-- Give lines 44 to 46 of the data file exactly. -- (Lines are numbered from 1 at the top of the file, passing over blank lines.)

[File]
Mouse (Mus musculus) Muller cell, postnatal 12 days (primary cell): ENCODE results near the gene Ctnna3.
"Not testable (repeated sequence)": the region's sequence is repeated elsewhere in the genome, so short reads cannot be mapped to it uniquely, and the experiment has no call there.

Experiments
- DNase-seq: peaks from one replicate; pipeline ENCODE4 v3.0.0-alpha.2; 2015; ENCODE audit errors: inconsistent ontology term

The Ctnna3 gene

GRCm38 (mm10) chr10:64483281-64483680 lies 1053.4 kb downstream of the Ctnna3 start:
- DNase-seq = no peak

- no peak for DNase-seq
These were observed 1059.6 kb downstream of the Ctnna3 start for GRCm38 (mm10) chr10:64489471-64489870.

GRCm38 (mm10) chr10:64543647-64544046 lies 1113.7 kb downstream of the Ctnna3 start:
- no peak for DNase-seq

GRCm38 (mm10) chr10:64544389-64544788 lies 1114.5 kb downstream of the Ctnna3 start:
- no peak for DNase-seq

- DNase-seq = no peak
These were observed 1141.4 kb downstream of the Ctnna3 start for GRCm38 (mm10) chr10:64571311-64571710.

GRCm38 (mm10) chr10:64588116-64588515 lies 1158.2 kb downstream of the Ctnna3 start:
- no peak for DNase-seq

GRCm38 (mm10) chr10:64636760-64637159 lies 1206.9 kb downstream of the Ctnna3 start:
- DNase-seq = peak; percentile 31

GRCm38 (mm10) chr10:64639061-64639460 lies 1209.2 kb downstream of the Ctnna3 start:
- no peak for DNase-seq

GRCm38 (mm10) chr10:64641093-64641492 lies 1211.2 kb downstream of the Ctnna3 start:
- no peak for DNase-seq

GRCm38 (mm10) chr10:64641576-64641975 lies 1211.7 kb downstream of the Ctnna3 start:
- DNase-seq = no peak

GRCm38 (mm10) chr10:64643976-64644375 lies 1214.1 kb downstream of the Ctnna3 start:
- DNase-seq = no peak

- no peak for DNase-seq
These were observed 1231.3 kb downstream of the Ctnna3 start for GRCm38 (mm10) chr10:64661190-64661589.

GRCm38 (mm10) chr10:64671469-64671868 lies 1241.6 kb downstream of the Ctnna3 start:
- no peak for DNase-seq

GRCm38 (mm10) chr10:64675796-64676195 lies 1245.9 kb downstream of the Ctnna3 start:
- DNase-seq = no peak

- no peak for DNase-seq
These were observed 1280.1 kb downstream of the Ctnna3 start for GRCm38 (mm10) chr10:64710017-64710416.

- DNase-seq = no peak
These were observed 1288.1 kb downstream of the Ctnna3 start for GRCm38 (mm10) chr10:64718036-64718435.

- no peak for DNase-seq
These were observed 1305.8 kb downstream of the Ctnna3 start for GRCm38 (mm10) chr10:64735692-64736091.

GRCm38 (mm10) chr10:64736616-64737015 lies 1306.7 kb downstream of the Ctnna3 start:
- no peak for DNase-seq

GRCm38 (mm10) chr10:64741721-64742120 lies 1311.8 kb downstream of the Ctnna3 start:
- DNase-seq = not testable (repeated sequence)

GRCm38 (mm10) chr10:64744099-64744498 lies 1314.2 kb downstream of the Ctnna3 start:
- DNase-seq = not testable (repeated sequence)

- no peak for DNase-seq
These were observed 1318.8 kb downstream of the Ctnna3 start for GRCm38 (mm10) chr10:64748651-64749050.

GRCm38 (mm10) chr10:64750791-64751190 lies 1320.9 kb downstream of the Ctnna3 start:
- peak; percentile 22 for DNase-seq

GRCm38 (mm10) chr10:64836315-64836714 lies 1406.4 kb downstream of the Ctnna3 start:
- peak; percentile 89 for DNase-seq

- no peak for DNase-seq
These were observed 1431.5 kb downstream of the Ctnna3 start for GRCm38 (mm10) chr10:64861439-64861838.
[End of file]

GRCm38 (mm10) chr10:64744099-64744498 lies 1314.2 kb downstream of the Ctnna3 start:
- DNase-seq = not testable (repeated sequence)

- no peak for DNase-seq